WTF? Can’t happen, because this is the land of the free?………

  6. Nicely done, but the emerging pattern we are seeing is forced medication/medical
    Procedures. If these trends are not stopped and reversed, we will see people losing jobs, benefits( both already happening) health insurance, being denied access to public and private grounds, ect., for refusing what the government/pharmaceutical sponsored MD says you NEED.

    • That is a grave danger, and in many cases is already happening. Far too many people still trust the doctor completely, and most patients don’t know what they “need” in any case – even if the doctor does.

      LEARN as much as you can about your body and what it really needs. DEMAND that any doctor tell you in clear English exactly what the benefits and risks are of anything they prescribe. Then look it up for yourself.

      If you doubt… consider the “statin” drugs now being pushed on everyone, and the “flu” vaccine. If you don’t understand how dangerous they are, look it up. The information is still available on line. Who knows for how much longer?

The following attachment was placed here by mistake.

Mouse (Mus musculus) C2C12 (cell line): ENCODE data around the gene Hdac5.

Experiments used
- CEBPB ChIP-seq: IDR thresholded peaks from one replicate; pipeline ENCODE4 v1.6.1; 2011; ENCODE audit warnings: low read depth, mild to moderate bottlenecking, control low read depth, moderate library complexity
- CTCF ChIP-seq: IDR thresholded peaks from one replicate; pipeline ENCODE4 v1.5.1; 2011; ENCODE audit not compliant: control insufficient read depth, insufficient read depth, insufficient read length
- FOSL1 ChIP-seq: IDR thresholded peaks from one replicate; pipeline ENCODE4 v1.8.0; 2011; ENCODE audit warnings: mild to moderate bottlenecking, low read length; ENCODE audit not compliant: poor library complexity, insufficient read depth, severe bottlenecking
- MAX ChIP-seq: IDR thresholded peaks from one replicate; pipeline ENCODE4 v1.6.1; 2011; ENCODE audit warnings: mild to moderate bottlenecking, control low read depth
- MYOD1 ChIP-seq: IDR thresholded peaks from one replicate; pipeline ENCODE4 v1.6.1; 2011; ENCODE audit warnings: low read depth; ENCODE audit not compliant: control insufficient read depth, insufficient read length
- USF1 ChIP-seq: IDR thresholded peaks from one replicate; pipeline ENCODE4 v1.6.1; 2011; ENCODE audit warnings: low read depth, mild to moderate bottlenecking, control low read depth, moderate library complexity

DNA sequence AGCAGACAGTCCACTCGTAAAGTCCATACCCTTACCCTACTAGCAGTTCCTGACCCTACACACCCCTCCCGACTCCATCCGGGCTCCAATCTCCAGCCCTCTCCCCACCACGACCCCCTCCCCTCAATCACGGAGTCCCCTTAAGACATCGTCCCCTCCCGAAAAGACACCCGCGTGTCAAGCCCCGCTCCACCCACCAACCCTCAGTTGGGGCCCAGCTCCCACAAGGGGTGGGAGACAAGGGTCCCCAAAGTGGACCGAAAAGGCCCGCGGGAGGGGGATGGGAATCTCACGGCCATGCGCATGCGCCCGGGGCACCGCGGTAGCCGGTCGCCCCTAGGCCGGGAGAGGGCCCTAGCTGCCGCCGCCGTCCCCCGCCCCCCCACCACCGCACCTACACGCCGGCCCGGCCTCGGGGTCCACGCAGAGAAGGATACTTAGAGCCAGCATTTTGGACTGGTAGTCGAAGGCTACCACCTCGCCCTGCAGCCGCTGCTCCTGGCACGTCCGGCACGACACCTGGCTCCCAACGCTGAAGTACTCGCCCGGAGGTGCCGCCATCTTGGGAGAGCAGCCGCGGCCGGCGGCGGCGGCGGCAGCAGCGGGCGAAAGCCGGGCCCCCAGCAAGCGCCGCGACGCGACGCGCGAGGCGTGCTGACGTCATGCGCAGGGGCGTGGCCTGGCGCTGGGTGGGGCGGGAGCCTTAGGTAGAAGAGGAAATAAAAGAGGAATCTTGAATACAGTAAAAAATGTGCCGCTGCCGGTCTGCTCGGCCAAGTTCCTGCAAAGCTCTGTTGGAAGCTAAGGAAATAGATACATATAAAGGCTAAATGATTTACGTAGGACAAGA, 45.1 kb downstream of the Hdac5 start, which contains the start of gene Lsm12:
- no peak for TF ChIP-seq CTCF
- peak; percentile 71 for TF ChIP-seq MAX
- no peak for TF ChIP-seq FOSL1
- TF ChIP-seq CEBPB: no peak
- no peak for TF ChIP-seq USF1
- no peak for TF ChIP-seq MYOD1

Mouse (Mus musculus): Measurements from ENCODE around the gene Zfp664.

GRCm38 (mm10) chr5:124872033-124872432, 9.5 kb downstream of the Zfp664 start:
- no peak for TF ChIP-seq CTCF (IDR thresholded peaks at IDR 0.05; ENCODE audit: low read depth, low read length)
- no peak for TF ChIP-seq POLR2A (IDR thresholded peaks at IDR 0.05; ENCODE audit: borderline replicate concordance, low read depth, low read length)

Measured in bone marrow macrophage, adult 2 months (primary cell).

• Exactly, the public is in the process of losing the right to make informed consent, and when we fully lose that, you can use the 2nd Amendment for toilet paper.

  7. Bravo! What most people fail to realize about George Orwell is that at heart he was an optimist.

    After all, how can you argue with “If it saves just one life…”? That’s just common sense. And double-good. 😉

    • This is another reason why the Supreme Court has to be changed. Progressives are going full 1984 and half the country is too ignorant to realize it.

    • The declaration that voter ID requirement is unconstitutional will only last until such time that voter fraud is no longer advantageous to the Democrat Party. For example, when the Democrat Party enacts Presidential Orders dictating that their political opponents cannot vote, I guarantee they will require ID at the ballot box.

  8. I’m going to print this article out and hand it to everyone I meet who thinks any kind of “background check” is a good idea. Excellent analogy that most people should be able to relate to.

  9. Look, it’s common sense.

    We don’t want people on the no fly list getting multiple hits of anti-bacterial medication.

    BTW, the same analogy goes for rounds for your firearm.